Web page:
The Financial Conduct Authority (FCA) today announced its decision that Paul Flowers – the disgraced former church minister dubbed the “Crystal Methodist” over his penchant for drugs – has failed to demonstrate the fitness and propriety required to work in financial services.
This means that any future involvement by him in the industry would risk undermining consumer and market confidence.
During an investigation into Flower’s activities while chairman of the bank, the regulator found that he had used his work mobile phone to make “a number of inappropriate telephone calls” to a premium rate chat line in breach of Co-op Group and Co-op Bank policies.
He also used his work email account to send and receive sexually explicit and otherwise inappropriate messages and to discuss illegal drugs, again contrary to company policy.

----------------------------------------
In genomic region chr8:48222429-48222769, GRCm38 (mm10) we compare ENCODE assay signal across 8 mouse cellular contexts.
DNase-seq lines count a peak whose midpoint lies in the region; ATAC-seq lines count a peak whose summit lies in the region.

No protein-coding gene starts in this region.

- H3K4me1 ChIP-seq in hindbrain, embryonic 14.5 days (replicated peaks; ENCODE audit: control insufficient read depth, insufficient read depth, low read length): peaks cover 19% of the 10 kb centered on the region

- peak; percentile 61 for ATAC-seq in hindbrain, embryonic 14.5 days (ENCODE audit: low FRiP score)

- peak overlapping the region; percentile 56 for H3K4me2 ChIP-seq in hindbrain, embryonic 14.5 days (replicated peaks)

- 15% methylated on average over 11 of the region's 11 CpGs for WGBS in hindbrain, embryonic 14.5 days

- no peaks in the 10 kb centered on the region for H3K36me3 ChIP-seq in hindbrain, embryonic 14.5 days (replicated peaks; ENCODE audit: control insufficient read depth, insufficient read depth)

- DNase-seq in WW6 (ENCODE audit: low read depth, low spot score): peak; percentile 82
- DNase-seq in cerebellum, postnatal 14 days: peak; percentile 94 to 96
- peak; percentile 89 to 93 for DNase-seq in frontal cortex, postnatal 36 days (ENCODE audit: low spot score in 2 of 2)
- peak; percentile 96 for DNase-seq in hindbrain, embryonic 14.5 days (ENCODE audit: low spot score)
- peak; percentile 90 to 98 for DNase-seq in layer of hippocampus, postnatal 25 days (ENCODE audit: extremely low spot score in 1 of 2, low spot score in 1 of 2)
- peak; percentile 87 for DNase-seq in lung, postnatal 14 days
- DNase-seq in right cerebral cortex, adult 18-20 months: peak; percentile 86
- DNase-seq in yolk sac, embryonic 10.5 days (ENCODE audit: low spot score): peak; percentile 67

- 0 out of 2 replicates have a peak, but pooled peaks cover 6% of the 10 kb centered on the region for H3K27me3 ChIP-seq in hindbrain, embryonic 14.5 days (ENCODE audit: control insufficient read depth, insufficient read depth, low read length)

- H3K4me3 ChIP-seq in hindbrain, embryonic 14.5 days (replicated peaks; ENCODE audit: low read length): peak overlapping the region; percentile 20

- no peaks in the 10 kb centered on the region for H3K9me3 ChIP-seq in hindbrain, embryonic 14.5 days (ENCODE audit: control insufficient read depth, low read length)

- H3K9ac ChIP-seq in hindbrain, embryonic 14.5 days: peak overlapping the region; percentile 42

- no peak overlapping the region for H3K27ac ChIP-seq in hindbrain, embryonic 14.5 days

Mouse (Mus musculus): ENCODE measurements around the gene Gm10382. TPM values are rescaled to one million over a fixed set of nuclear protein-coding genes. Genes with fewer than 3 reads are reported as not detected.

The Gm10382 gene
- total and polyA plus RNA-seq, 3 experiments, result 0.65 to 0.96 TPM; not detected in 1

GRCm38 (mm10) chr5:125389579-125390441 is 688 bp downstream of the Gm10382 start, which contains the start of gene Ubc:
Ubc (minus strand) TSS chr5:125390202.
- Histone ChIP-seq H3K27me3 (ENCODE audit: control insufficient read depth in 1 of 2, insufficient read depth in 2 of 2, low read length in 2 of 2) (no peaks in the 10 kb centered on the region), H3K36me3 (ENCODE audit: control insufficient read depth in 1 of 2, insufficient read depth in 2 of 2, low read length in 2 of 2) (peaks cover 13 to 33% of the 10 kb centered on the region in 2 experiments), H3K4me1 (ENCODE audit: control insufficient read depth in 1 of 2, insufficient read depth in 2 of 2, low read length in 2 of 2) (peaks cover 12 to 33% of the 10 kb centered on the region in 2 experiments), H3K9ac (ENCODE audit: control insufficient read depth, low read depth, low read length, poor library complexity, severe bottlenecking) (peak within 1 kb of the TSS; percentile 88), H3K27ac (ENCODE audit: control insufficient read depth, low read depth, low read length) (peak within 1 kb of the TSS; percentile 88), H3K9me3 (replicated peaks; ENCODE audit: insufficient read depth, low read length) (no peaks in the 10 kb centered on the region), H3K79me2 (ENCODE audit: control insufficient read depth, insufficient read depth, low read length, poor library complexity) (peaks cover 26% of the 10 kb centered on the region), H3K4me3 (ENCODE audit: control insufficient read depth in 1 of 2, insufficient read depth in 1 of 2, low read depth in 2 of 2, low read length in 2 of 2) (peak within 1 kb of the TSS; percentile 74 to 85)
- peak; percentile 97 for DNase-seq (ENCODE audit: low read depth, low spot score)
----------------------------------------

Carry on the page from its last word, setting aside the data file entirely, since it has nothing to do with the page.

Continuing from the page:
Following his resignation as the Co-op Bank’s chair in 2013, Flowers was exposed by the Mail on Sunday which obtained footage of him buying drugs. He later pleaded guilty at Leeds Magistrates Court to two counts of possessing Class A drugs including cocaine, methamphetamine and ketamine and was fined £400 and ordered to pay £125 costs.
FCA executive director of enforcement and market oversight Mark Steward says that the role of chair is pivotal in setting expectations of a company’s culture, values and behaviours.
“Mr Flowers failed in his duty to lead by example and to meet the high standards of integrity and probity demanded by the role. These high standards are what the financial services industry and the wider community rightly expect of its senior individuals.
“Where a chair, or other senior individual, fails to discharge these standards, the FCA will hold them to account.”
In January last year, Flowers was dismissed as a minister of the Methodist Church after admitting a charge of “seriously impairing the mission, witness or integrity of the church”.